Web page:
My Mum brought round old pictures she found in the attic. Photography and film is vitally important because it is not until you look at a photo or watch a film that you realise how much of your life you had already forgotten while busy living in the present.
Little observations such as an item of furniture in the background of a picture taken at Granny’s house in the early eighties evoke fond memories and emotions. In one picture in the bottom left you can just make out Granny’s coffee table and the items she always had to hand: a wooden back-scratcher (I have never come across one since), a puzzler book, an ashtray full of fag ends and a box of tissues.
My favourite outfits through my childhood, my birthday cakes, duvet covers, friends, theme park rides (one of which still exists and I have a picture of my children riding it) and most memorable of all the picture taken with Minnie Mouse – a memory so strong, the picture helps me to recall the emotion I felt that day, even the smell of the washing powder on my favourite Minnie outfit.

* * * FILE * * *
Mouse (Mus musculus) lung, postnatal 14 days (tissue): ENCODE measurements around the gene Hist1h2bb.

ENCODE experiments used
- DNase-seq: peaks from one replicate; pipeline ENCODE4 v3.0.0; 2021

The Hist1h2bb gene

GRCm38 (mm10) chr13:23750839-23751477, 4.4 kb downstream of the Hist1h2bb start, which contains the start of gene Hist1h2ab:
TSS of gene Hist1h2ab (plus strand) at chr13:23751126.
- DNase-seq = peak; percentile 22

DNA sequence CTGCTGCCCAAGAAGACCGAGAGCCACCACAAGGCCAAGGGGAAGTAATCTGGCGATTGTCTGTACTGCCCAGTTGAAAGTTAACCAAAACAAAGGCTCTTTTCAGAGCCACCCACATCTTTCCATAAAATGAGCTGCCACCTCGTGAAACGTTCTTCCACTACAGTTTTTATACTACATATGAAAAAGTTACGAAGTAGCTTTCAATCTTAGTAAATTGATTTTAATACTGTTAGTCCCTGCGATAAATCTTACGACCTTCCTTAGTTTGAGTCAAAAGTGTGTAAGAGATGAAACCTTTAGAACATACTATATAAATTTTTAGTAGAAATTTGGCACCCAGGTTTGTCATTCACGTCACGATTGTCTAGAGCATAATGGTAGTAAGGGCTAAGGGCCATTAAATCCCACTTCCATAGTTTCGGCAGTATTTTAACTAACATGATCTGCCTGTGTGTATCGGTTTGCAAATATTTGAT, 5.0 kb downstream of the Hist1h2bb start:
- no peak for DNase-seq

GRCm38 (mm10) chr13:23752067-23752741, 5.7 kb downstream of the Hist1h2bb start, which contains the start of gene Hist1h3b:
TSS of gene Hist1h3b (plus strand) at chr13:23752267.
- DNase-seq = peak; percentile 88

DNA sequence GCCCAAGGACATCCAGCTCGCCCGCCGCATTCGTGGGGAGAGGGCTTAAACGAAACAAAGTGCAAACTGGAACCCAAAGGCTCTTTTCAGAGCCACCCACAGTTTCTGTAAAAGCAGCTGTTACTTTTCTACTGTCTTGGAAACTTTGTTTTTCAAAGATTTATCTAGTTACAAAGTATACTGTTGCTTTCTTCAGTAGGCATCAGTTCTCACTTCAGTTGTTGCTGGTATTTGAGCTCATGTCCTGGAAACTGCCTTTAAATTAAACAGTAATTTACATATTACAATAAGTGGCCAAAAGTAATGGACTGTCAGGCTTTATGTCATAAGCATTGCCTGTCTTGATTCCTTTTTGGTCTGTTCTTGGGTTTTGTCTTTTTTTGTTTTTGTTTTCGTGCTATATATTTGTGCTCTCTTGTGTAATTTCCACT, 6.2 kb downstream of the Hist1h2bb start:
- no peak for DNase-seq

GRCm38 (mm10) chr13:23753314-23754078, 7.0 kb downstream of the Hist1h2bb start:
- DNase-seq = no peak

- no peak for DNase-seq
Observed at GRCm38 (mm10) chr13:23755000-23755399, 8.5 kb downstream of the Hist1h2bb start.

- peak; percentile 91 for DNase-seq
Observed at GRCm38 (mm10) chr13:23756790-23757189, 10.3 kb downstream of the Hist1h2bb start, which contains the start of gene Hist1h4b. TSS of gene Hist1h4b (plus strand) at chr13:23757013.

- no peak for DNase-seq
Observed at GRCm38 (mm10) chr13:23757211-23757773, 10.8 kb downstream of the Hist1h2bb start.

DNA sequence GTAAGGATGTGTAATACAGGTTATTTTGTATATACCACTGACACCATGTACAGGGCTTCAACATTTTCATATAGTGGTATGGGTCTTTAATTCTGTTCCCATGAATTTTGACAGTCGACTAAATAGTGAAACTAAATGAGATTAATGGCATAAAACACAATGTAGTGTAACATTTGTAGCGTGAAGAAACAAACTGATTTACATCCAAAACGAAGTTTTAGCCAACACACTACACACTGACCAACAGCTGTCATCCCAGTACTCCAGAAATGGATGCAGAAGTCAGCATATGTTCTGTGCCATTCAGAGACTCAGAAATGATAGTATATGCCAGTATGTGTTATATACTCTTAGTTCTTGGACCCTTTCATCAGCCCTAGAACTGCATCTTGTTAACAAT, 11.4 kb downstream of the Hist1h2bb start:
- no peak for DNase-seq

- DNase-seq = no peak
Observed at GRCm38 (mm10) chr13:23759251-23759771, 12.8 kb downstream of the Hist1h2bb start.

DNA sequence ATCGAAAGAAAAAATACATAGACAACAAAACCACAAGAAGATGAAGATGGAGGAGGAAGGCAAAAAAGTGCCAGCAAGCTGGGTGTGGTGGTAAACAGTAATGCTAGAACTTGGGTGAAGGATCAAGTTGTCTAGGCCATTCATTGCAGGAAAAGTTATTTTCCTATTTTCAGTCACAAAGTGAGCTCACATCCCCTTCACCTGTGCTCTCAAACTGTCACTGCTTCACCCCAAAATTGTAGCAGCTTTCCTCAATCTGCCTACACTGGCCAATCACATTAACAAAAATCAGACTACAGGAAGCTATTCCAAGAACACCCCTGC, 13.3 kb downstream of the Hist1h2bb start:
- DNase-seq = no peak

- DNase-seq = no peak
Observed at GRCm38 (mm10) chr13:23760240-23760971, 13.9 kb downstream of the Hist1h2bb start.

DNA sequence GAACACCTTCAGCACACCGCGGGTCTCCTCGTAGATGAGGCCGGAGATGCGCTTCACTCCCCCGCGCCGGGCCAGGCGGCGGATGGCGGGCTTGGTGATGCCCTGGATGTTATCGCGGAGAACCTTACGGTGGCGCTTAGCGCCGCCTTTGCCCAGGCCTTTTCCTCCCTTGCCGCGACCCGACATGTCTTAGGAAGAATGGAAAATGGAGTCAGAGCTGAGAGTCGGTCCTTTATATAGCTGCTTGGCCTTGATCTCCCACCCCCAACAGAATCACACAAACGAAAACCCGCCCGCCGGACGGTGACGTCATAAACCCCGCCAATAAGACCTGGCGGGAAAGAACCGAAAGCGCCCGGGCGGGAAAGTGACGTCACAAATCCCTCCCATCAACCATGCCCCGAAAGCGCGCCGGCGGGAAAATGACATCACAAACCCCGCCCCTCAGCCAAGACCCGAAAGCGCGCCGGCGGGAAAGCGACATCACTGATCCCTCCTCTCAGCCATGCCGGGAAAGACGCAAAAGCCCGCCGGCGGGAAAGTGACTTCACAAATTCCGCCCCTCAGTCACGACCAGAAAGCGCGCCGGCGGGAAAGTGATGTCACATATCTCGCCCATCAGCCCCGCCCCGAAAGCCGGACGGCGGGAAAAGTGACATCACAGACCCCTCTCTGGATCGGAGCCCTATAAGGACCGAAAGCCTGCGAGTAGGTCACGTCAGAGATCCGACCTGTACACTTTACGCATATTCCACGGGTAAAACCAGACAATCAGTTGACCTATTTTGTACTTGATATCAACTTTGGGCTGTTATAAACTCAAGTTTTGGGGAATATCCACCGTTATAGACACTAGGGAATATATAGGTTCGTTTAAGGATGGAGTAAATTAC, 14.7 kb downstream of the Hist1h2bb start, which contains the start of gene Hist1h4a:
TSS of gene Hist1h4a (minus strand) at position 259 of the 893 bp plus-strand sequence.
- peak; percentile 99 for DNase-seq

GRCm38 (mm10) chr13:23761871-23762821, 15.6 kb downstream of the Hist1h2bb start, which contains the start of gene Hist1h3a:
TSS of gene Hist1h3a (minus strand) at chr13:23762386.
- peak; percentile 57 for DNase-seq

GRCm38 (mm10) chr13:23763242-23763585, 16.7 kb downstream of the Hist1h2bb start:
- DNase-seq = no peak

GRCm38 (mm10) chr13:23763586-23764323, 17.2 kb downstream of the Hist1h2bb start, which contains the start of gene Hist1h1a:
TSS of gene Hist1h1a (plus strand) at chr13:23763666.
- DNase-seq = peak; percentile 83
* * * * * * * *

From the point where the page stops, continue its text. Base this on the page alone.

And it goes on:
Children now have access to so much media recording their every move. In a way it is refreshing to look back on a time when the quality of the photographs were pot-luck and it took a week to get photos developed and the anticipation of opening up the photo wallet and seeing how good or bad the images were.
The mind and memory alone cannot be relied upon to retain moments of the past, photographs act as flashcards, look at a picture and the brain will do the rest.
Memory lane is worth a visit regardless of the journey experienced.
This blog is for Unicef. Thanks for reading.